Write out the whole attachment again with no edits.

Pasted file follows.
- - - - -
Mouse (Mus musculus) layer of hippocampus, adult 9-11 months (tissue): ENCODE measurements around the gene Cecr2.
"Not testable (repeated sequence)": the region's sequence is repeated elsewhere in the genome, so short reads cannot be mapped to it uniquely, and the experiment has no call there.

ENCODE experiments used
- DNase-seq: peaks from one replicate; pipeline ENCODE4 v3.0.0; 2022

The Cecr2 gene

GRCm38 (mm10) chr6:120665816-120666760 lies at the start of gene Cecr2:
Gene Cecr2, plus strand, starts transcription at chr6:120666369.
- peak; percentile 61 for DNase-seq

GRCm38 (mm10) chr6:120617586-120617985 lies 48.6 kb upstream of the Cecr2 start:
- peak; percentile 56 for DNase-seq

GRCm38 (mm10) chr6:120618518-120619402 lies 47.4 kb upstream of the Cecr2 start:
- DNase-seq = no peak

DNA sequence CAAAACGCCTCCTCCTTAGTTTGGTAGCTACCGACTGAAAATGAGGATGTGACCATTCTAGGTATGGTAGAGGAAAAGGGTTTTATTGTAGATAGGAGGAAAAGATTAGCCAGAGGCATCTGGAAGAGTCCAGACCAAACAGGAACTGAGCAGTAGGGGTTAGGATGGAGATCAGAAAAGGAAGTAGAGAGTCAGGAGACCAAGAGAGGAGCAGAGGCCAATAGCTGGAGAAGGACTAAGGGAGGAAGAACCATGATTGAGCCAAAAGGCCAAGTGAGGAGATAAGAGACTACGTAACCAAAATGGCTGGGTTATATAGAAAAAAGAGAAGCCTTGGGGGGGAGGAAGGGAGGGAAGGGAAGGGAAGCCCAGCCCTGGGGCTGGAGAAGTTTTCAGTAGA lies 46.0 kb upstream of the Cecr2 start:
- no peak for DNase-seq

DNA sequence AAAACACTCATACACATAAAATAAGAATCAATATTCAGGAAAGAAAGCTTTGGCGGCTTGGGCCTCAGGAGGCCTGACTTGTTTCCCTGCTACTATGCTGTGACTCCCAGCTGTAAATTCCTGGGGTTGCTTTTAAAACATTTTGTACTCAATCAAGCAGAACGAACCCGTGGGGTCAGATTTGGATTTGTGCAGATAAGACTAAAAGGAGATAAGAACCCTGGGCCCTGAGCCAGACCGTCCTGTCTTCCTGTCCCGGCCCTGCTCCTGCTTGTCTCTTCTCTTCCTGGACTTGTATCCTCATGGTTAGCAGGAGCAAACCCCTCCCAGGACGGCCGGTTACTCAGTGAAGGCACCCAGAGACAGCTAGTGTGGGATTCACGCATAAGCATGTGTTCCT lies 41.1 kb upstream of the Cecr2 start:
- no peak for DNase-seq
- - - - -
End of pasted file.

Mouse (Mus musculus) layer of hippocampus, adult 9-11 months (tissue): ENCODE measurements around the gene Cecr2.
"Not testable (repeated sequence)": the region's sequence is repeated elsewhere in the genome, so short reads cannot be mapped to it uniquely, and the experiment has no call there.

ENCODE experiments used
- DNase-seq: peaks from one replicate; pipeline ENCODE4 v3.0.0; 2022

The Cecr2 gene

GRCm38 (mm10) chr6:120665816-120666760 lies at the start of gene Cecr2:
Gene Cecr2, plus strand, starts transcription at chr6:120666369.
- peak; percentile 61 for DNase-seq

GRCm38 (mm10) chr6:120617586-120617985 lies 48.6 kb upstream of the Cecr2 start:
- peak; percentile 56 for DNase-seq

GRCm38 (mm10) chr6:120618518-120619402 lies 47.4 kb upstream of the Cecr2 start:
- DNase-seq = no peak

DNA sequence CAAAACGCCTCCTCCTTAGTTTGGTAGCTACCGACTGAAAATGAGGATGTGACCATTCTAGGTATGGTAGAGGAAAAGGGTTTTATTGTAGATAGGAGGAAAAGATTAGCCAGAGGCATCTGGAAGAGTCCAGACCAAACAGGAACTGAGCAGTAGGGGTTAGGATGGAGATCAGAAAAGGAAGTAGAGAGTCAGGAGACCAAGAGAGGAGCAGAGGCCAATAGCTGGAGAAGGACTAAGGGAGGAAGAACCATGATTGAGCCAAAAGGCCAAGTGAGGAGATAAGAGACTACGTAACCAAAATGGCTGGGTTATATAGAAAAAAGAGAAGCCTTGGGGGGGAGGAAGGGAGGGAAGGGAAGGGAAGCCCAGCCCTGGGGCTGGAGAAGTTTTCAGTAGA lies 46.0 kb upstream of the Cecr2 start:
- no peak for DNase-seq

DNA sequence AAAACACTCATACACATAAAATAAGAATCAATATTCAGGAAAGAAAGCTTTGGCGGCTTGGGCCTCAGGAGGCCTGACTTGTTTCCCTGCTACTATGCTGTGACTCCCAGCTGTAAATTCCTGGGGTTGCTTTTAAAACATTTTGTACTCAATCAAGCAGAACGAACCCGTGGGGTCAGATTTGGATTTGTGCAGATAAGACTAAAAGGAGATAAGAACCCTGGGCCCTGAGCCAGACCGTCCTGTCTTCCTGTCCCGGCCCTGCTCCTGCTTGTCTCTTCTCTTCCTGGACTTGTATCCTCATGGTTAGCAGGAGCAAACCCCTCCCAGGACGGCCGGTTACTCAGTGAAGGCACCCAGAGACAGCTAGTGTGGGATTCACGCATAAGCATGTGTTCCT lies 41.1 kb upstream of the Cecr2 start:
- no peak for DNase-seq